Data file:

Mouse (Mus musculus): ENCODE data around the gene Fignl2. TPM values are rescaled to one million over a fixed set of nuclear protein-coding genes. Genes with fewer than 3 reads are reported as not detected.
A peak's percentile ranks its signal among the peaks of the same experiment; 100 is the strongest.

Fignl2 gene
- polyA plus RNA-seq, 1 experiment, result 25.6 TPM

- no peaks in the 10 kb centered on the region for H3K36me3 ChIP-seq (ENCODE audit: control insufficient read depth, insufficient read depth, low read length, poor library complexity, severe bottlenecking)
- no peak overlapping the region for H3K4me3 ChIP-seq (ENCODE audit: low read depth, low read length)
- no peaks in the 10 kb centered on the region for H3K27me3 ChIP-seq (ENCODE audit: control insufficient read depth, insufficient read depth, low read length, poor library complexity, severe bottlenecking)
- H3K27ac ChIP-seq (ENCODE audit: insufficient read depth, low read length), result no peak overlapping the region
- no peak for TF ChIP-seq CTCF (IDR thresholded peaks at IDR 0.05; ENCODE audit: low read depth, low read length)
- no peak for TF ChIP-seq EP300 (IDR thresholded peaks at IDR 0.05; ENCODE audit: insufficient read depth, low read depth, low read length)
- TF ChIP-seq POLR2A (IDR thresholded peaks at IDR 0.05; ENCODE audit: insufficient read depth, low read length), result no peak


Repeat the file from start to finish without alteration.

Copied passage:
Mouse (Mus musculus): ENCODE data around the gene Fignl2. TPM values are rescaled to one million over a fixed set of nuclear protein-coding genes. Genes with fewer than 3 reads are reported as not detected.
A peak's percentile ranks its signal among the peaks of the same experiment; 100 is the strongest.

Fignl2 gene
- polyA plus RNA-seq, 1 experiment, result 25.6 TPM

- no peaks in the 10 kb centered on the region for H3K36me3 ChIP-seq (ENCODE audit: control insufficient read depth, insufficient read depth, low read length, poor library complexity, severe bottlenecking)
- no peak overlapping the region for H3K4me3 ChIP-seq (ENCODE audit: low read depth, low read length)
- no peaks in the 10 kb centered on the region for H3K27me3 ChIP-seq (ENCODE audit: control insufficient read depth, insufficient read depth, low read length, poor library complexity, severe bottlenecking)
- H3K27ac ChIP-seq (ENCODE audit: insufficient read depth, low read length), result no peak overlapping the region
- no peak for TF ChIP-seq CTCF (IDR thresholded peaks at IDR 0.05; ENCODE audit: low read depth, low read length)
- no peak for TF ChIP-seq EP300 (IDR thresholded peaks at IDR 0.05; ENCODE audit: insufficient read depth, low read depth, low read length)
- TF ChIP-seq POLR2A (IDR thresholded peaks at IDR 0.05; ENCODE audit: insufficient read depth, low read length), result no peak